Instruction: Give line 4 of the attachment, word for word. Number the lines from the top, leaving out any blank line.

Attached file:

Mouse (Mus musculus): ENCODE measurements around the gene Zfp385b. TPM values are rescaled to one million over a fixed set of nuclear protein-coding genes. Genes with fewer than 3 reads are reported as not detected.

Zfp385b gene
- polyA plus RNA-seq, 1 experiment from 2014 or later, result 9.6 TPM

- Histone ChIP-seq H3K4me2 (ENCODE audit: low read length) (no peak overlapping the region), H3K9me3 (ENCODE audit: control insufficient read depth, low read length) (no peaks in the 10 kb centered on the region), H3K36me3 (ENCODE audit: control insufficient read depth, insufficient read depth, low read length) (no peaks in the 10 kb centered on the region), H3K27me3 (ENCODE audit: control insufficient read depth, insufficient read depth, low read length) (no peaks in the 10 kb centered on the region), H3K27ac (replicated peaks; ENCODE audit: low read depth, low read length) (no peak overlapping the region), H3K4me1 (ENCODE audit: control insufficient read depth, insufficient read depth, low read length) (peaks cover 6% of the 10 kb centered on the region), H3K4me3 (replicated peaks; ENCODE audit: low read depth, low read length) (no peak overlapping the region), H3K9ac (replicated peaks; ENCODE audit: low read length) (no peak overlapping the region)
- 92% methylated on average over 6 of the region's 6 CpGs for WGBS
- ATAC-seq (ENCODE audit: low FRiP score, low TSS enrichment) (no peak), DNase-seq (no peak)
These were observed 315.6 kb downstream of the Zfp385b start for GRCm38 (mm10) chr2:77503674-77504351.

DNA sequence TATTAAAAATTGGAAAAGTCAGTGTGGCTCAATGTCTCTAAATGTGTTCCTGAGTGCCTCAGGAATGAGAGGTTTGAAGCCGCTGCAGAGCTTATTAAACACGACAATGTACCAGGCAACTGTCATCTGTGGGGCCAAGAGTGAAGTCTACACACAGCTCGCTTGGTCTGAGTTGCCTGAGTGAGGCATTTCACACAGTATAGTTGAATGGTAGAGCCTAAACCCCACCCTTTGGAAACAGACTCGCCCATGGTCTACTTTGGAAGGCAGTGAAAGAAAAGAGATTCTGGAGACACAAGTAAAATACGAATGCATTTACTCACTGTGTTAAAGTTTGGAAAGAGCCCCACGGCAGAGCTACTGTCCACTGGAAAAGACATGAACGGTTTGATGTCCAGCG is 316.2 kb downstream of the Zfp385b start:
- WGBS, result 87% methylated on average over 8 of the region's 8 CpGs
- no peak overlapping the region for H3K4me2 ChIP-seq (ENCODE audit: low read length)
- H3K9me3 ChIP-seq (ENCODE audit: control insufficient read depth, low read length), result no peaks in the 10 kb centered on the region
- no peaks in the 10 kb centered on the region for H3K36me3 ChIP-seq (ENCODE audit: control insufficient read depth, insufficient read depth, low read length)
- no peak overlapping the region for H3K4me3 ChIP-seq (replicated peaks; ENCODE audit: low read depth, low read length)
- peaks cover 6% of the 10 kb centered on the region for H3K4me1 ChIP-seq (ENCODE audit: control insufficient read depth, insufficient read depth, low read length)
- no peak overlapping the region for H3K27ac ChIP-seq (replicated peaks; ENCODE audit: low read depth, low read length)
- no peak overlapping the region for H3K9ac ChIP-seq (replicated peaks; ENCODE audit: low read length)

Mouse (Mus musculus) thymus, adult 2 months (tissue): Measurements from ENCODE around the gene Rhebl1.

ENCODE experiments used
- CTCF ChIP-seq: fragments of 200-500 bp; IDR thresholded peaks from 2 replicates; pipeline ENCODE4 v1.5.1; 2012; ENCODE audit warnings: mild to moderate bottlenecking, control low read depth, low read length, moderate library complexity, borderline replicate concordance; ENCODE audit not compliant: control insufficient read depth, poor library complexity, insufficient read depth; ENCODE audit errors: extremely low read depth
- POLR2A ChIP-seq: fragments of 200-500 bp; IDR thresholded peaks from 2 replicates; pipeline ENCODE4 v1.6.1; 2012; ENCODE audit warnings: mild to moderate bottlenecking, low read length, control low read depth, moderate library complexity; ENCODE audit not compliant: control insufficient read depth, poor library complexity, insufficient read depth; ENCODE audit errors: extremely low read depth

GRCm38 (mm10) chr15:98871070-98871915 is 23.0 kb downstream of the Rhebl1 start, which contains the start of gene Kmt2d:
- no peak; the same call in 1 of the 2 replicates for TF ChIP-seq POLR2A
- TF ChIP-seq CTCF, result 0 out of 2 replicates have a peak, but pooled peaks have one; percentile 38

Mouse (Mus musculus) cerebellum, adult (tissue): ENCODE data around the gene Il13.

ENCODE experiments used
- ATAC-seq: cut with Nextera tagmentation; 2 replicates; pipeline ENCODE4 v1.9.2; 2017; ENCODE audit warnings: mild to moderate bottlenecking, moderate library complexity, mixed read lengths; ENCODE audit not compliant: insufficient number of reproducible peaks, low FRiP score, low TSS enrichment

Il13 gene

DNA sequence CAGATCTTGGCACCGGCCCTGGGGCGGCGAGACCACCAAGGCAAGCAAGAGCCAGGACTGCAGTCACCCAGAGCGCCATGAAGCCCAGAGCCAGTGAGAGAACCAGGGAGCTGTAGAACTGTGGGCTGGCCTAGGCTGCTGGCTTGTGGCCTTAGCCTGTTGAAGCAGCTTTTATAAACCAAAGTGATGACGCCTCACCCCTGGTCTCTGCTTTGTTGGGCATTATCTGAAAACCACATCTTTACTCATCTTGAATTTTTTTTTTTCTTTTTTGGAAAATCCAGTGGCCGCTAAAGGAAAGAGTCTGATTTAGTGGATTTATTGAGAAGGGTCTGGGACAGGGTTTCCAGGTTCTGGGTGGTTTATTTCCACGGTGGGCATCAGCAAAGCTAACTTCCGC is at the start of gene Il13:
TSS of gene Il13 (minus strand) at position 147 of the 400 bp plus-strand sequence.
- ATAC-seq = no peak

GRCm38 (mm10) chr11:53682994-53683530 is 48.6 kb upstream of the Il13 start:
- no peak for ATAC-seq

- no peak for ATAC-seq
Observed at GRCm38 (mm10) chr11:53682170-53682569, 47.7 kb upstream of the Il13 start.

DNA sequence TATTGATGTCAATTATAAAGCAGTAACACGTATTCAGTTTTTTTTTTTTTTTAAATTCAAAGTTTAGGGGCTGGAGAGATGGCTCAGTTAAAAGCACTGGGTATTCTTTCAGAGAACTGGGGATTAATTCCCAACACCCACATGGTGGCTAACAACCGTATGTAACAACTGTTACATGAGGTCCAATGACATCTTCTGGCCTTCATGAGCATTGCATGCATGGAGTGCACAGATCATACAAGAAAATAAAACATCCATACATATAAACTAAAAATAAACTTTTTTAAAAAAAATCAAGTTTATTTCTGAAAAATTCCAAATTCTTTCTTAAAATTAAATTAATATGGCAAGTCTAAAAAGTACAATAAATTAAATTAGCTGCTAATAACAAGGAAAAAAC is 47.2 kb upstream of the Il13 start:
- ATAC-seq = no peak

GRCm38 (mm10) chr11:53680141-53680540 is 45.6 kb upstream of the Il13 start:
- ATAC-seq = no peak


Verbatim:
- Histone ChIP-seq H3K4me2 (ENCODE audit: low read length) (no peak overlapping the region), H3K9me3 (ENCODE audit: control insufficient read depth, low read length) (no peaks in the 10 kb centered on the region), H3K36me3 (ENCODE audit: control insufficient read depth, insufficient read depth, low read length) (no peaks in the 10 kb centered on the region), H3K27me3 (ENCODE audit: control insufficient read depth, insufficient read depth, low read length) (no peaks in the 10 kb centered on the region), H3K27ac (replicated peaks; ENCODE audit: low read depth, low read length) (no peak overlapping the region), H3K4me1 (ENCODE audit: control insufficient read depth, insufficient read depth, low read length) (peaks cover 6% of the 10 kb centered on the region), H3K4me3 (replicated peaks; ENCODE audit: low read depth, low read length) (no peak overlapping the region), H3K9ac (replicated peaks; ENCODE audit: low read length) (no peak overlapping the region)